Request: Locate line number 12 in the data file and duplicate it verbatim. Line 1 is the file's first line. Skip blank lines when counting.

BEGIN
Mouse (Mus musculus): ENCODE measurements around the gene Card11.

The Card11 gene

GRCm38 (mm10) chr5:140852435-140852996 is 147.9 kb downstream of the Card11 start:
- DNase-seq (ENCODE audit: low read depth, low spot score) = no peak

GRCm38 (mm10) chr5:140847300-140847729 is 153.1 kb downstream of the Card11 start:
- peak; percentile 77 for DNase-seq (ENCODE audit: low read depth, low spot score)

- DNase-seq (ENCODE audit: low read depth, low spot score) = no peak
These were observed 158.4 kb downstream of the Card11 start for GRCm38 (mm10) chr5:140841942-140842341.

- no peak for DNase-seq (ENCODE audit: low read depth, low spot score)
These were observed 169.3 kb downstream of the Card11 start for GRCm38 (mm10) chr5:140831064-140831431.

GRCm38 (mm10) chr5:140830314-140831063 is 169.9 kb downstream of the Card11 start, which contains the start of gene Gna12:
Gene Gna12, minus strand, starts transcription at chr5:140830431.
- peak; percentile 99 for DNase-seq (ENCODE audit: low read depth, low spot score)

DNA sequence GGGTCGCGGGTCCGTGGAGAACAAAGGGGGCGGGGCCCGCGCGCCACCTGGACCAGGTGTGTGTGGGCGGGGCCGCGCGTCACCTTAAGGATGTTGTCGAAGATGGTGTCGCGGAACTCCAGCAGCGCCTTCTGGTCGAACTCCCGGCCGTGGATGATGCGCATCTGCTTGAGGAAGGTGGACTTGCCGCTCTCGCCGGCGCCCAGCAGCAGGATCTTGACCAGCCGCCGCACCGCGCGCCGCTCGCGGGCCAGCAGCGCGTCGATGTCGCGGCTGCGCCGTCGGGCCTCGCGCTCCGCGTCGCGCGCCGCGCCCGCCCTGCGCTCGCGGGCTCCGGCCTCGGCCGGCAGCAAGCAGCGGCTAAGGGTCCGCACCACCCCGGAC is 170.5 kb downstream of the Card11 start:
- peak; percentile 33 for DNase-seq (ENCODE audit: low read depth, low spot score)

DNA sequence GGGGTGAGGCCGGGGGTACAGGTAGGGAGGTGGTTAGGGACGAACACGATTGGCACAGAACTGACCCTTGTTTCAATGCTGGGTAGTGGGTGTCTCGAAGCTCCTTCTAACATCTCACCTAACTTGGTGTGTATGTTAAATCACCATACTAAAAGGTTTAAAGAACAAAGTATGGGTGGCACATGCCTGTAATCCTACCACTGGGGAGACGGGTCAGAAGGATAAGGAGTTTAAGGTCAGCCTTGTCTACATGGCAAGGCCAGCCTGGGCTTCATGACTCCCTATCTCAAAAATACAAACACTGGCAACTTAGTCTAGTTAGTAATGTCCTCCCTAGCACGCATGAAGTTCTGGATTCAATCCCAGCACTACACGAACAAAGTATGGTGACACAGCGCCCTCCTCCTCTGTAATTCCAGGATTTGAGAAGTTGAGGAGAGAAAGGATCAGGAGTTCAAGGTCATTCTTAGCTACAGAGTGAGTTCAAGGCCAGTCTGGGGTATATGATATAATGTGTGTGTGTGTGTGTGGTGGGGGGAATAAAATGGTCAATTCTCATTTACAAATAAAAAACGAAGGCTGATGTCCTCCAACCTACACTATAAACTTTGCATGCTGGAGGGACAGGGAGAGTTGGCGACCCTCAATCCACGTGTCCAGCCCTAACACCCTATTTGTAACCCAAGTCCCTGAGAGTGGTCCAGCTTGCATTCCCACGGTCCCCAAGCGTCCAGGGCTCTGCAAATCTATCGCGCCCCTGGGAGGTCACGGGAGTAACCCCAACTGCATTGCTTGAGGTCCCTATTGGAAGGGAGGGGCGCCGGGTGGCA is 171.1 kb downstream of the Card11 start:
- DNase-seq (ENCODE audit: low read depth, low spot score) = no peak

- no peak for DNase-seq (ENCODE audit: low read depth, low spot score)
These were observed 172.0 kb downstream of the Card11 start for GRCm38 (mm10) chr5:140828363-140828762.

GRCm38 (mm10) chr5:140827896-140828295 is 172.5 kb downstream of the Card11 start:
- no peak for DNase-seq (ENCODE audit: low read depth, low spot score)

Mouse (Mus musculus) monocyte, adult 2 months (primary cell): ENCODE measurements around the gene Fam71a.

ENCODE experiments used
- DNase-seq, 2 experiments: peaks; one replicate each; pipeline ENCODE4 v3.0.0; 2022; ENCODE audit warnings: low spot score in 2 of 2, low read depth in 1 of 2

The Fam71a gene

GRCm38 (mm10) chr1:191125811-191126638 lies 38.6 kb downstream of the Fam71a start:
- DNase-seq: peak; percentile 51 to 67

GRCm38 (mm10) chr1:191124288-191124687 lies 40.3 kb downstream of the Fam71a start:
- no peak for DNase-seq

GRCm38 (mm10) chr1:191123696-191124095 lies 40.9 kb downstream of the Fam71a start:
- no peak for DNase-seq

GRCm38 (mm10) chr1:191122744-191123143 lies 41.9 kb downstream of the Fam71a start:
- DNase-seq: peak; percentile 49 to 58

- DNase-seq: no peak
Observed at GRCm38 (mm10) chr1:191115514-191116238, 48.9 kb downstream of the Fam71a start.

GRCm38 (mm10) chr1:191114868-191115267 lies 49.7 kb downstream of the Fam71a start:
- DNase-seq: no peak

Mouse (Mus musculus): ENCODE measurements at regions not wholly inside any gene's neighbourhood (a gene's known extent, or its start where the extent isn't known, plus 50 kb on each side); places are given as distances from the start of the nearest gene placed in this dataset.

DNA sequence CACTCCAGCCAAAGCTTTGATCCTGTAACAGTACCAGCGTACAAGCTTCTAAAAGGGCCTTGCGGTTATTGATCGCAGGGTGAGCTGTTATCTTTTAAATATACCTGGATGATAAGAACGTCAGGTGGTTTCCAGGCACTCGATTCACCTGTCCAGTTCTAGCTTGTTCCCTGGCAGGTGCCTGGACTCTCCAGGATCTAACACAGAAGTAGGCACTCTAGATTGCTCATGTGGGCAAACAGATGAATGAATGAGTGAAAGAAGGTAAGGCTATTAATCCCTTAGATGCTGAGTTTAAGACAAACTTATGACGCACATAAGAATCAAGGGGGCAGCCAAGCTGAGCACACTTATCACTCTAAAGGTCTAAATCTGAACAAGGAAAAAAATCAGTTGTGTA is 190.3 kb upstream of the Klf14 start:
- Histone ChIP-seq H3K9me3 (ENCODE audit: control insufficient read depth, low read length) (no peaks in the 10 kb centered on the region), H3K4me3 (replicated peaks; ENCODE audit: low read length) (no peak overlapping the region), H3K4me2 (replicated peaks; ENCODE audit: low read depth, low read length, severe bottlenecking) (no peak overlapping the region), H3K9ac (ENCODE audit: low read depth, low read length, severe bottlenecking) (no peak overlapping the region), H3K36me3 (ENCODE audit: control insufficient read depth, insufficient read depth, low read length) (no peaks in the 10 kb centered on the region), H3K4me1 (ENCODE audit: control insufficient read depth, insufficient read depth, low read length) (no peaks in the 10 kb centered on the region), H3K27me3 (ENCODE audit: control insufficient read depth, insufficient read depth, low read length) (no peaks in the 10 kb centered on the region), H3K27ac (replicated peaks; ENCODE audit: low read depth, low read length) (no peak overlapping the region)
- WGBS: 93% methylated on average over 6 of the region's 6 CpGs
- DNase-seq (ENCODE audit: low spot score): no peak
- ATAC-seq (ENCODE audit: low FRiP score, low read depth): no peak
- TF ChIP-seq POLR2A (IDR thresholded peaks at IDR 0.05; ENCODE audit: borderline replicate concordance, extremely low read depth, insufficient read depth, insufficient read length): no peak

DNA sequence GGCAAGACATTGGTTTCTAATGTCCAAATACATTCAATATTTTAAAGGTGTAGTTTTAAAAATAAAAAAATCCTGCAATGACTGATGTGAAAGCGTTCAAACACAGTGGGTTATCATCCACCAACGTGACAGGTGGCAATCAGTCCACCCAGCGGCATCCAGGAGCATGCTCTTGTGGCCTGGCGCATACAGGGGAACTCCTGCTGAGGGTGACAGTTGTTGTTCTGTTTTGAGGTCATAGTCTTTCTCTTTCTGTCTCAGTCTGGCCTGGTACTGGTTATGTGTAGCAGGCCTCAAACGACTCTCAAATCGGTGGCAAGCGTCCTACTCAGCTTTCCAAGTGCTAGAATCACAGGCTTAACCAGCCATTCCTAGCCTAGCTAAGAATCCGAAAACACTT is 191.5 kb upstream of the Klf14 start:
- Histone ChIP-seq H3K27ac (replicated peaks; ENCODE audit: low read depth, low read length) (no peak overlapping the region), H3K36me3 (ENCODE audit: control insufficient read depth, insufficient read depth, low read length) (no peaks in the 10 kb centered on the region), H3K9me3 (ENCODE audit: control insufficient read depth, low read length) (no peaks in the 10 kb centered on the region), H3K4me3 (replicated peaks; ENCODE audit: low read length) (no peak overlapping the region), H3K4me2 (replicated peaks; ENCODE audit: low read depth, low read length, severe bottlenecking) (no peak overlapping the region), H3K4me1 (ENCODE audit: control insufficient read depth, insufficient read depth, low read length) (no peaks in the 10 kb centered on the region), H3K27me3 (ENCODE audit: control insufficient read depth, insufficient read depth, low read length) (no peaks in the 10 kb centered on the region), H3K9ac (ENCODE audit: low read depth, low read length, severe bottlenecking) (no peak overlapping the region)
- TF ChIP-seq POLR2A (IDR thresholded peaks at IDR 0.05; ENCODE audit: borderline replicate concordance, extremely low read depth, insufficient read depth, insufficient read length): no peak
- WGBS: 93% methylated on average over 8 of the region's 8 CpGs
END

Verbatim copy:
Gene Gna12, minus strand, starts transcription at chr5:140830431.